During college, I was the young one in the office at a law firm. It became my job to figure out MySpace® and Facebook®. I started doing social media as a side job until I realized that digital marketing was where I wanted to be. Before my current role, I was the general manager of a restaurant off Times Square, a political organizer, a journalist, and a marketer for Coney Island. The only thing that stayed constant was my love of writing and my fascination with human nature.
What sort of personalities do you think are conducive with your career?
Social media people have to be fluent in both persuasive communication and data analysis. It works well for introverts with extroverted tendencies. For example, a computer screen mitigates a lot of my social interaction with consumers on a daily basis. Less frequently, I have the opportunity to cover events on-site so that I meet my need to really socialize.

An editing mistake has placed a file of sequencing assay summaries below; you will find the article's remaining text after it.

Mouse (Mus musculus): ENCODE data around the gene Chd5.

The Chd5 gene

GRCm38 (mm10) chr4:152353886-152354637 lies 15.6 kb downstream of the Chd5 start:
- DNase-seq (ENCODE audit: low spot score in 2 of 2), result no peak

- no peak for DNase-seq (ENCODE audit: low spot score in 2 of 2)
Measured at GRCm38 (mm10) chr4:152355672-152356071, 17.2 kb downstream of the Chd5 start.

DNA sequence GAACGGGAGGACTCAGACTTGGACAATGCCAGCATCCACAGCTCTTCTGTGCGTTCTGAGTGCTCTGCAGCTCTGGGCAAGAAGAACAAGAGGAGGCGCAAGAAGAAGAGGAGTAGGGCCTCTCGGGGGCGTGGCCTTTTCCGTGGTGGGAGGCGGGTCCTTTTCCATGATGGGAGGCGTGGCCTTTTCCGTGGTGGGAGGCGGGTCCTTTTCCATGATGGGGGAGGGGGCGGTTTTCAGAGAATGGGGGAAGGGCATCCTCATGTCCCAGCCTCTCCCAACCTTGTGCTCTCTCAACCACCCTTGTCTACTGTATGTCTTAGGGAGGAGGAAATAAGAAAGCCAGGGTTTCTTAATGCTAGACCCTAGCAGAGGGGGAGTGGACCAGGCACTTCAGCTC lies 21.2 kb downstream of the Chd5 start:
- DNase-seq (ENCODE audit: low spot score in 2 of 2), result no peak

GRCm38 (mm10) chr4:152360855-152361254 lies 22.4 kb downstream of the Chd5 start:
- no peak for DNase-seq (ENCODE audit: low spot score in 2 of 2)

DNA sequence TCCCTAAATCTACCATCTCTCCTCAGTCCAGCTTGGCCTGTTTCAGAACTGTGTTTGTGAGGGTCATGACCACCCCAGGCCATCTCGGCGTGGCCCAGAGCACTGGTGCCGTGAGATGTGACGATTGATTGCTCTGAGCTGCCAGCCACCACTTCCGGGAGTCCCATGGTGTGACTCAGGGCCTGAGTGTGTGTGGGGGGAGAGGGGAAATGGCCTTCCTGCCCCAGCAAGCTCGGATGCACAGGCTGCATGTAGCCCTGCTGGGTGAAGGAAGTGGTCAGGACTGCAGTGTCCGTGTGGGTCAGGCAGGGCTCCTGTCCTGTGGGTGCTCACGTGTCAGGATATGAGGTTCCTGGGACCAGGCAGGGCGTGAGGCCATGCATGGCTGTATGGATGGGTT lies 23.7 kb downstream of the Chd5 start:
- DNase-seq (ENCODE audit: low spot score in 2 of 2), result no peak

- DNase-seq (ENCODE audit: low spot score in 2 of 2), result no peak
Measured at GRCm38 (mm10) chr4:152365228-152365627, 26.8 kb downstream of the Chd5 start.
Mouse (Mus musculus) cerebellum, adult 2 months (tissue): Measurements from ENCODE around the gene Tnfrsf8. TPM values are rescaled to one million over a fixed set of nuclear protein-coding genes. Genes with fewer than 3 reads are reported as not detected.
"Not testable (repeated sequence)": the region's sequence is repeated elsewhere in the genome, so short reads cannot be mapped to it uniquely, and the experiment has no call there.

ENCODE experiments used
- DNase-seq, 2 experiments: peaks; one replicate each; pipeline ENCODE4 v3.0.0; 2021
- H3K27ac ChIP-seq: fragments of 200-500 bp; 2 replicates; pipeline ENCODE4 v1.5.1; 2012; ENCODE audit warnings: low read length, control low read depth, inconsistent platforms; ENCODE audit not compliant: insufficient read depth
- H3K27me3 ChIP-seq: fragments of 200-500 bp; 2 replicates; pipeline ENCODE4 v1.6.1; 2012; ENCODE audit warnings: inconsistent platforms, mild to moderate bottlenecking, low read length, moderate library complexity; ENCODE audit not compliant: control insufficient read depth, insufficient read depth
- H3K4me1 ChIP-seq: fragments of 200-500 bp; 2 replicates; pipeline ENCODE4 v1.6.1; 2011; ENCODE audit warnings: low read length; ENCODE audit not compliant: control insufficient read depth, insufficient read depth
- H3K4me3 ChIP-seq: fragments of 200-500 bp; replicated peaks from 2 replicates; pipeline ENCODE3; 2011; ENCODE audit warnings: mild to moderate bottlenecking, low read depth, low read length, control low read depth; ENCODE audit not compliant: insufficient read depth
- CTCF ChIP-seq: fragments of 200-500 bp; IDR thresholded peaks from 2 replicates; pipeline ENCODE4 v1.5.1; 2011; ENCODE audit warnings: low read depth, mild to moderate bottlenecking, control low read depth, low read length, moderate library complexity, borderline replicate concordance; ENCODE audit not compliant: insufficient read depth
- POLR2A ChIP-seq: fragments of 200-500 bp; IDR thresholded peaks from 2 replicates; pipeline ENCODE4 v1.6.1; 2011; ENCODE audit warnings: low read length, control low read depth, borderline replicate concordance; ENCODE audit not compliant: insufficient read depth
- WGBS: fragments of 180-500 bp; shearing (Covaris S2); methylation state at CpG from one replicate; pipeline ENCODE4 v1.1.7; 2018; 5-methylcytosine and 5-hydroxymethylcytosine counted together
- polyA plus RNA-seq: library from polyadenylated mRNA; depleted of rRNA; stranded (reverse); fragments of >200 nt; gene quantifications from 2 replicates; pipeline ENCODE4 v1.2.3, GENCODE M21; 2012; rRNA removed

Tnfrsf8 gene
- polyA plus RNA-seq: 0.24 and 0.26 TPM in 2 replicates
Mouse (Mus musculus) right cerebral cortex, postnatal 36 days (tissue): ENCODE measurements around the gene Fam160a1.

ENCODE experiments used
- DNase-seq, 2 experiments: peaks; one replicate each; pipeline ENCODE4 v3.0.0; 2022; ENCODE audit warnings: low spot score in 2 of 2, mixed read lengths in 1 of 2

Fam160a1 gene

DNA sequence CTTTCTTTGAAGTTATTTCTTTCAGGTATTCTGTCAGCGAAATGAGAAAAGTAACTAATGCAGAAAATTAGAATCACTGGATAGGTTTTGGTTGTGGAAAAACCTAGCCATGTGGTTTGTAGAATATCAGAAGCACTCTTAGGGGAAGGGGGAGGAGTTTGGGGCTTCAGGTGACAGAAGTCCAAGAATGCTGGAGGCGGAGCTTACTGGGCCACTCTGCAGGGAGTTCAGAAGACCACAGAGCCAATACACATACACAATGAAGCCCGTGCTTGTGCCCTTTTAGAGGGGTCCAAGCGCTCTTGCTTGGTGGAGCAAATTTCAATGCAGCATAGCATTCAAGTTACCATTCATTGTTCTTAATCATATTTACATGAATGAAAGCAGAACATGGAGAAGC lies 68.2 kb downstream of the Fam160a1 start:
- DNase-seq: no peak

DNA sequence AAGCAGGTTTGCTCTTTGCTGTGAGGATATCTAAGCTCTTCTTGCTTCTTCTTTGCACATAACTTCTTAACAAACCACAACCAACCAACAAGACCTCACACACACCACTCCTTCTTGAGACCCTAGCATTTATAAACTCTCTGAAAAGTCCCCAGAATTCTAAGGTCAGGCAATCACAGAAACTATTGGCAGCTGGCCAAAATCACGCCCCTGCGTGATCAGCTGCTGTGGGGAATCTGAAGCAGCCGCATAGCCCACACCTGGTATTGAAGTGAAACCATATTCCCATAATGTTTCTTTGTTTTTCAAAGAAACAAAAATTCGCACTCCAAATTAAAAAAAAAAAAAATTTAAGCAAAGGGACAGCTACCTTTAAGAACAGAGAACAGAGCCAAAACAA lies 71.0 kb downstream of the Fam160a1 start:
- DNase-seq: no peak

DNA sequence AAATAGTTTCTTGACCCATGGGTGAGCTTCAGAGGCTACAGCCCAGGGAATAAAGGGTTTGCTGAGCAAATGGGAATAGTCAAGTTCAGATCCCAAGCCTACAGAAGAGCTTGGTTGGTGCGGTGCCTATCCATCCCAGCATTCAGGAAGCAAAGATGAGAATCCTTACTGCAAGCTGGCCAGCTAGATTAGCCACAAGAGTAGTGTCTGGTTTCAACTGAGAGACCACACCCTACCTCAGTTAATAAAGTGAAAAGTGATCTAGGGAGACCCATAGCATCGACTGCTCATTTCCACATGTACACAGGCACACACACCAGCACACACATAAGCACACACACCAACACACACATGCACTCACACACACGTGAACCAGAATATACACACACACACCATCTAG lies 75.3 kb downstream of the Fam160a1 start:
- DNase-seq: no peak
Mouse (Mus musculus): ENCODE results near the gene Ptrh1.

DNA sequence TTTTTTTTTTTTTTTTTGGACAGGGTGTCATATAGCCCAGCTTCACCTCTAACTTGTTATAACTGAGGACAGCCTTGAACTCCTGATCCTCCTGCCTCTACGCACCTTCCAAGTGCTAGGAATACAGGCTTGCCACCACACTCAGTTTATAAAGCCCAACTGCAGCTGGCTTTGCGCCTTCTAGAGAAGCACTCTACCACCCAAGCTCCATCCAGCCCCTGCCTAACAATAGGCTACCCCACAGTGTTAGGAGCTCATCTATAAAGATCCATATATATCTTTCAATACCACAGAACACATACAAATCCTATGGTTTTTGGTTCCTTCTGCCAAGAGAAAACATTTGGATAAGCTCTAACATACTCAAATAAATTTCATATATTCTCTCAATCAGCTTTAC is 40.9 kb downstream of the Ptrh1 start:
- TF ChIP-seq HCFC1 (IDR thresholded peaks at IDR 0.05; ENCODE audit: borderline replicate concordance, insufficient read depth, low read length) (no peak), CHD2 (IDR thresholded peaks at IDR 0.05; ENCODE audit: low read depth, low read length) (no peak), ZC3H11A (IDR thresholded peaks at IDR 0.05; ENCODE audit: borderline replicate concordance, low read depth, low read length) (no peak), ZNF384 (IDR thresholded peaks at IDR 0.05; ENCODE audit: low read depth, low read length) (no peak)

Can you comment on flexibility and job satisfaction?
Social media management can be flexible to the point of absurdity as you monitor a 24-hour news cycle and constant consumer feedback. Social media roles require a willingness to work at all hours and the self-awareness to know when to turn off. My work is never done, so I’m continually developing my ability to step back, examine my workload, and disconnect from the Internet. I find it exciting because it requires constant education—social media features and best practices can change drastically from year to year.
How does your career benefit or improve society?
Social media has facilitated cheap, international communication. It’s a largely free platform to express ideas and bring attention to both global and personal issues. After Hurricane Sandy, for example, I was able to illustrate the destruction of the Coney Island area and publish interviews with impacted residents with just a smart phone and a cheap video camera. Without the work of others like me, I believe that many New Yorkers would remain completely unaware of the humanitarian crisis experienced by their neighbors. The area was devastated, but it would have been worse if no one had come down to help.